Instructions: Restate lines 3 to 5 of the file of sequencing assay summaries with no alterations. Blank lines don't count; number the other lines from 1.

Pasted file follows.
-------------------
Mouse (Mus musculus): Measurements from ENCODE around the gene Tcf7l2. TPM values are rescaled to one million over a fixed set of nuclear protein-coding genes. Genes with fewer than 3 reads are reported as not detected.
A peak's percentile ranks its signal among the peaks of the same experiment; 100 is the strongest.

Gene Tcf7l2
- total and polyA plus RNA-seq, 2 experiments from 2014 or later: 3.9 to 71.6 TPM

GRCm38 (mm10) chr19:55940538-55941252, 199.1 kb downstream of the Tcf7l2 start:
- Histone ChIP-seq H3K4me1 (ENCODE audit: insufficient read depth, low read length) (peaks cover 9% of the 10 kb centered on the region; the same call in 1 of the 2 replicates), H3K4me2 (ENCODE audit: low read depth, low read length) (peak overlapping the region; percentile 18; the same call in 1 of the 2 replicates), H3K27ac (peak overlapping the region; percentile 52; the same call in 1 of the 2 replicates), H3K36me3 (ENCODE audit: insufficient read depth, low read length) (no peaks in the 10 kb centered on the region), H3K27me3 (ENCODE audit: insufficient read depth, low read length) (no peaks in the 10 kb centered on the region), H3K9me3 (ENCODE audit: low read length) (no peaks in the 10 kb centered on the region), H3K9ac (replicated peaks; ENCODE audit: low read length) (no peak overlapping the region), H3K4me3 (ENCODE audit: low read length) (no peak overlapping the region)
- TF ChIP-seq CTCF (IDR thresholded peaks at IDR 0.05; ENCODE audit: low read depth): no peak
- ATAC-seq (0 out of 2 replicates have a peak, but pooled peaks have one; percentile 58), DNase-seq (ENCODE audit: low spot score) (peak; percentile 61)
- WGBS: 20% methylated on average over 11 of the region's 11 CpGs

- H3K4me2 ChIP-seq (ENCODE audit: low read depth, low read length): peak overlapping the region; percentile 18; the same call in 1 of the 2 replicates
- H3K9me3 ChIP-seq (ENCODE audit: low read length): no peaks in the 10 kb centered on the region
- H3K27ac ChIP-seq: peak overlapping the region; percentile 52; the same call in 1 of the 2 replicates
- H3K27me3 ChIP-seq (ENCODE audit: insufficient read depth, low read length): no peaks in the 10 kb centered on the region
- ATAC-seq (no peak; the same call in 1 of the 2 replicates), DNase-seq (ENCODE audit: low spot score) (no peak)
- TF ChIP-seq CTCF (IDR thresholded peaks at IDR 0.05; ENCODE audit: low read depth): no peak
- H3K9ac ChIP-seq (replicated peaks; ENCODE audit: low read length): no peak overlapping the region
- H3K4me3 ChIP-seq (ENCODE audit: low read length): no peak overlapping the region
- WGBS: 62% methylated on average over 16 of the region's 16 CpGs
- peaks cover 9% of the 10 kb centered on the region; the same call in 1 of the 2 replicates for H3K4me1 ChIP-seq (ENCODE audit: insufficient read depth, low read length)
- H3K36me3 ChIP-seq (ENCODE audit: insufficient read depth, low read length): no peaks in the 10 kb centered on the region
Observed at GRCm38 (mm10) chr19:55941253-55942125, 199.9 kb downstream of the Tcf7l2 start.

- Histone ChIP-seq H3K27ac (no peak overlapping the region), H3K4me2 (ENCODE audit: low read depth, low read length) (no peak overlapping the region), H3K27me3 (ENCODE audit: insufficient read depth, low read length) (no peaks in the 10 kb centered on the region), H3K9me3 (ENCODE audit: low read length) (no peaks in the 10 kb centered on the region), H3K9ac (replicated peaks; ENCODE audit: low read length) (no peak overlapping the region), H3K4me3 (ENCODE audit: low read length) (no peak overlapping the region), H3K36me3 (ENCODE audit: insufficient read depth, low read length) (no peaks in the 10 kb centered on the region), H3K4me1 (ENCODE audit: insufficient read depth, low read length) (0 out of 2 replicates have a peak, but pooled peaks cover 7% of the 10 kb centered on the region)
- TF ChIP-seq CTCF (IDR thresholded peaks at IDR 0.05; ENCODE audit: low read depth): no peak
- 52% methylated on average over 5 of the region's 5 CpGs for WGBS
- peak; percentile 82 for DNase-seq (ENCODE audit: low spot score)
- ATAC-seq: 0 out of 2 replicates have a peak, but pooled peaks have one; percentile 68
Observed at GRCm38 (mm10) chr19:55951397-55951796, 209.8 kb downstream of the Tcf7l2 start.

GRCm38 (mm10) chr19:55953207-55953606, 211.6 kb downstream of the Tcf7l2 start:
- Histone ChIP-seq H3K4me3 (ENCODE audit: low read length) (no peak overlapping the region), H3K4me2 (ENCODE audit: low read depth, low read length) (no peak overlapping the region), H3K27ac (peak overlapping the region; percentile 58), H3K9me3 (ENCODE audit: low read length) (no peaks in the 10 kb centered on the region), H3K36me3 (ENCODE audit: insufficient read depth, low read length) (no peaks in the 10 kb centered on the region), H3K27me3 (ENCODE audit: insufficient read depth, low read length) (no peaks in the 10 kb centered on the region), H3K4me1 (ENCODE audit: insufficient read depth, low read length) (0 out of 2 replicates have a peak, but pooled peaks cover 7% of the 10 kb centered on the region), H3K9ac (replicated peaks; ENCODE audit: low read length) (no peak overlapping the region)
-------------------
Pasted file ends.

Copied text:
Gene Tcf7l2
- total and polyA plus RNA-seq, 2 experiments from 2014 or later: 3.9 to 71.6 TPM

GRCm38 (mm10) chr19:55940538-55941252, 199.1 kb downstream of the Tcf7l2 start: